The term “cloud computing” was first coined in the mid-1990s. Now cloud computing is a pillar of the modern business landscape. In 2018, enterprises spent an average of $3.5 million on cloud apps, platforms, and services. Today, IT departments allocate more than 30% their budgets to cloud computing, and nearly 80% of enterprises have a portion of their enterprise computing infrastructure in the cloud.
All of that activity in the could needs to be monitored. And just when we all got used to doing that, we now have cloud observability. Are you kidding? What’s the difference? It’s actually significant.
Monitoring gives software teams instrumentation. This allows them to gather data about their systems, which in turn provides the ability to respond fast when errors occur.
In short, with monitoring, you know when something isn’t working as intended.
Conversely, observability instruments teams with the ability to gather actionable data. You discover not only when an error occurred, you learn why it happened in the first place. When you know the “why”, you’re much better equipped to quickly and proactively resolve issues, which is critical in our constantly changing, extremely competitive business environment.
Enterprises need observability because systems are too complex now to just passively monitor them. The tiniest delay or interruption in production, communication, or fulfillment can be economically catastrophic. But with observability, you can look at all of the data from all of your systems, holistically, to dictate a proactive course of action. You prevent problems before they occur.
Of course, many IT professionals – justifiably – may be skeptical about observability. You can’t really blame them. After all, technology probably tops the list of the industries that generate the most hype and empty promises, both on the B2B and B2C side. It’s perfectly legitimate, then, to question if “observability” is just a re-packaging of current monitoring tools.
But that’s not the case at all. It’s time for IT professionals to acknowledge that observability is the real deal. That’s because in today’s enterprise, the amount and variety of the data that must be collected is too much for mortal human beings to manage. Observability allows systems to manage themselves via artificial Intelligence and machine learning. And with intelligent algorithms, you can understand how services and applications performed in the past, which allows you to predict the potential of future events.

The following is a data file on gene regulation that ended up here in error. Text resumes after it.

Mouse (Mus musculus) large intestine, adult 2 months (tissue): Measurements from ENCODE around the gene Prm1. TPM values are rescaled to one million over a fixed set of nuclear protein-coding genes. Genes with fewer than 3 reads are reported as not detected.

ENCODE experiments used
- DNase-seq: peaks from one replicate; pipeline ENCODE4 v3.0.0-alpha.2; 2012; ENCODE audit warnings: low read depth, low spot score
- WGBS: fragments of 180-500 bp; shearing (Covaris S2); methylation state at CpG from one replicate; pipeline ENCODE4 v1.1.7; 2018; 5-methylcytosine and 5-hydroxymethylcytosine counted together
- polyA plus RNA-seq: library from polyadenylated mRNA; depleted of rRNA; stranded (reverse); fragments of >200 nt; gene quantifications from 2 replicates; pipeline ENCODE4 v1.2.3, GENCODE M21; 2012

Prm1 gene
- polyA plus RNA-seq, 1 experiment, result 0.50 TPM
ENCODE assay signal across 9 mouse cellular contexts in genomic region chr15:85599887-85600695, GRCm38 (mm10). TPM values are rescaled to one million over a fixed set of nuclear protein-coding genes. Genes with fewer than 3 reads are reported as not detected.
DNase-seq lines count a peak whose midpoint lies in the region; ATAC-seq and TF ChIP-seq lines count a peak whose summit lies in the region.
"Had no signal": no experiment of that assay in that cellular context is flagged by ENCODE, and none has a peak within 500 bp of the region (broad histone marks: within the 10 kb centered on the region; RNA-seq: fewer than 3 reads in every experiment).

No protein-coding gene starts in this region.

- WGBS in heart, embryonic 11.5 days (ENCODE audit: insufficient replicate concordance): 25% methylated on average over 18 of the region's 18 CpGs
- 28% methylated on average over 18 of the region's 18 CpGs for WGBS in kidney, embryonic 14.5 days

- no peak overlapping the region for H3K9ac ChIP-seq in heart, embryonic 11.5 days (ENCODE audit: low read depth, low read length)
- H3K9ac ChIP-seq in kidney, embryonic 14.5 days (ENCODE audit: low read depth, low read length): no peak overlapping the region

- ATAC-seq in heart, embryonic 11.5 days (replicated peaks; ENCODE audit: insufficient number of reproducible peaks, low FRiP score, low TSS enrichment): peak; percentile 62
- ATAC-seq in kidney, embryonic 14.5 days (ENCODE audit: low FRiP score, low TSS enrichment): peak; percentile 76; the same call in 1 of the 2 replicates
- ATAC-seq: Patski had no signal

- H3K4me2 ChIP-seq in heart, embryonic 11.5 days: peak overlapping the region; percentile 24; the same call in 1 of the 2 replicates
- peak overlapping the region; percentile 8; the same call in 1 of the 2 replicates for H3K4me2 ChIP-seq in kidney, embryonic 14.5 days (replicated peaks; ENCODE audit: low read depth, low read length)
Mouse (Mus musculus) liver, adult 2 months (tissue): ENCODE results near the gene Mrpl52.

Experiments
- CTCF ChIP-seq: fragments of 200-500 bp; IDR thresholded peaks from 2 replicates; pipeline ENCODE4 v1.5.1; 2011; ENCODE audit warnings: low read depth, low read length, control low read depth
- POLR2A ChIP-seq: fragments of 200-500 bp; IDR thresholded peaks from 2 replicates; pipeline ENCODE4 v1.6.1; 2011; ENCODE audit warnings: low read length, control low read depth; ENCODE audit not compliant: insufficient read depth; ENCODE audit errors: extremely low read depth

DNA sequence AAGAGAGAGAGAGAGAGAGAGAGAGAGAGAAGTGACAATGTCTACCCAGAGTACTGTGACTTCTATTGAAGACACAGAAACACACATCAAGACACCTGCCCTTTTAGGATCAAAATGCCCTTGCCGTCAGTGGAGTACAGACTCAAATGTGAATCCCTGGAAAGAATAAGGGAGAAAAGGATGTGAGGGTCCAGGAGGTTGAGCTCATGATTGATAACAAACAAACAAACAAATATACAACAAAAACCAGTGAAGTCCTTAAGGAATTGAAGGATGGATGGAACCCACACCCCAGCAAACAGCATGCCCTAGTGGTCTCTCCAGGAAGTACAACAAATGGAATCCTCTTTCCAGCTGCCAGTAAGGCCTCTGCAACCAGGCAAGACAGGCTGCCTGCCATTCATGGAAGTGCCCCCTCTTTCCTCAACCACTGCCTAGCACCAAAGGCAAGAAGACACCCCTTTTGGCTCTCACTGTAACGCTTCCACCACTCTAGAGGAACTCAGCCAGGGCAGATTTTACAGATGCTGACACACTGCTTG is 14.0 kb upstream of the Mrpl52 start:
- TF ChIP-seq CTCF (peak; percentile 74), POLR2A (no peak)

Overall, observability helps you to:
– Deliver high-quality software at scale
– Consistently innovate
– Optimize technology investments
– Analyze the real-time performance of the digital aspect of the business
– See events in context in order to make more informed and accurate decisions
The aforementioned benefits are not minor victories. Over the past 10 years, we’ve witnessed an astonishing rate of innovation, which has piled pressure on software teams like never before. Because of the need to get to market faster than the competition, they have to constantly develop new features and functionality. And they must do so with fewer resources than in the past.
Companies also face increased expectations from their customers. They now have little, or any, patience for slow or poor experiences. If an app doesn’t perform as they hoped, they’re likely to uninstall it and try the competitor’s version.
Another challenge has come with the emergence of DevOps and automation, where enterprises have been deploying autonomous teams responsible for specific internal services. The good news is that automation reduces repetitive work and improves reliability. The bad news is that anything automated has the potential to fail. Teams need to monitor internal systems just the same as they would applications that serve their customers.
Those trends – pressured software teams, higher customer expectations, and the rise of DevOps – have carved out the requirement for observability. Enterprises are dealing with more complexity and higher risk. Team members now have to learn disciplines often beyond their core expertise, which inevitably leads to skills gaps within the organization; the amount of new and different technologies to learn is too much for a single person.
Software teams need one solution – a solution that reduces complexity and risk, that provides context for data, yet is also easy to use. That solution is cloud observability.
We agree that it’s often difficult to embrace the new. But if we could do it with the cloud in the mid-1990s, we can open our arms to observability today.